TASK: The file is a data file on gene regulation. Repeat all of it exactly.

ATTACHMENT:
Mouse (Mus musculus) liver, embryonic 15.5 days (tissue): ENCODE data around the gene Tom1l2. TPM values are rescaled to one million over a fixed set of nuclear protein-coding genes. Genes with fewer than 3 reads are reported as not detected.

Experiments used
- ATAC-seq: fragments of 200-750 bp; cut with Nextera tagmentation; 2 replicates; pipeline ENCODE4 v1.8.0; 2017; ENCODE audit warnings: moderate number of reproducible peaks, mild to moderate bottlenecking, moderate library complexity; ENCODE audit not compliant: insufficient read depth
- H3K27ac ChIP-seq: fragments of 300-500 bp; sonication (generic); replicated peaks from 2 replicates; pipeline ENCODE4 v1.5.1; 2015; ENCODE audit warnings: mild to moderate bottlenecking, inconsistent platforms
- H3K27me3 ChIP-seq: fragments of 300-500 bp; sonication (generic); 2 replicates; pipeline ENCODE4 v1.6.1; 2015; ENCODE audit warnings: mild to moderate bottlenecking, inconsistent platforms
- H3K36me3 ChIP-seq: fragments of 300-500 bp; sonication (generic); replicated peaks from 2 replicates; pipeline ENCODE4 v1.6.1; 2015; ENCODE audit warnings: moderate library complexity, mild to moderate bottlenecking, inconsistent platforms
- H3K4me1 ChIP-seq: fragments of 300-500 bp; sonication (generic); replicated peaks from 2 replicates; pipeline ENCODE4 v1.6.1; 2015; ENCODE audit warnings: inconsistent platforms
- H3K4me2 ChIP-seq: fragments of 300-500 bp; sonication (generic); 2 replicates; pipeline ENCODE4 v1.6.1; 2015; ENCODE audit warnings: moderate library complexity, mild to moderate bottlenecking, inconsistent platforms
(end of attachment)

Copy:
Mouse (Mus musculus) liver, embryonic 15.5 days (tissue): ENCODE data around the gene Tom1l2. TPM values are rescaled to one million over a fixed set of nuclear protein-coding genes. Genes with fewer than 3 reads are reported as not detected.

Experiments used
- ATAC-seq: fragments of 200-750 bp; cut with Nextera tagmentation; 2 replicates; pipeline ENCODE4 v1.8.0; 2017; ENCODE audit warnings: moderate number of reproducible peaks, mild to moderate bottlenecking, moderate library complexity; ENCODE audit not compliant: insufficient read depth
- H3K27ac ChIP-seq: fragments of 300-500 bp; sonication (generic); replicated peaks from 2 replicates; pipeline ENCODE4 v1.5.1; 2015; ENCODE audit warnings: mild to moderate bottlenecking, inconsistent platforms
- H3K27me3 ChIP-seq: fragments of 300-500 bp; sonication (generic); 2 replicates; pipeline ENCODE4 v1.6.1; 2015; ENCODE audit warnings: mild to moderate bottlenecking, inconsistent platforms
- H3K36me3 ChIP-seq: fragments of 300-500 bp; sonication (generic); replicated peaks from 2 replicates; pipeline ENCODE4 v1.6.1; 2015; ENCODE audit warnings: moderate library complexity, mild to moderate bottlenecking, inconsistent platforms
- H3K4me1 ChIP-seq: fragments of 300-500 bp; sonication (generic); replicated peaks from 2 replicates; pipeline ENCODE4 v1.6.1; 2015; ENCODE audit warnings: inconsistent platforms
- H3K4me2 ChIP-seq: fragments of 300-500 bp; sonication (generic); 2 replicates; pipeline ENCODE4 v1.6.1; 2015; ENCODE audit warnings: moderate library complexity, mild to moderate bottlenecking, inconsistent platforms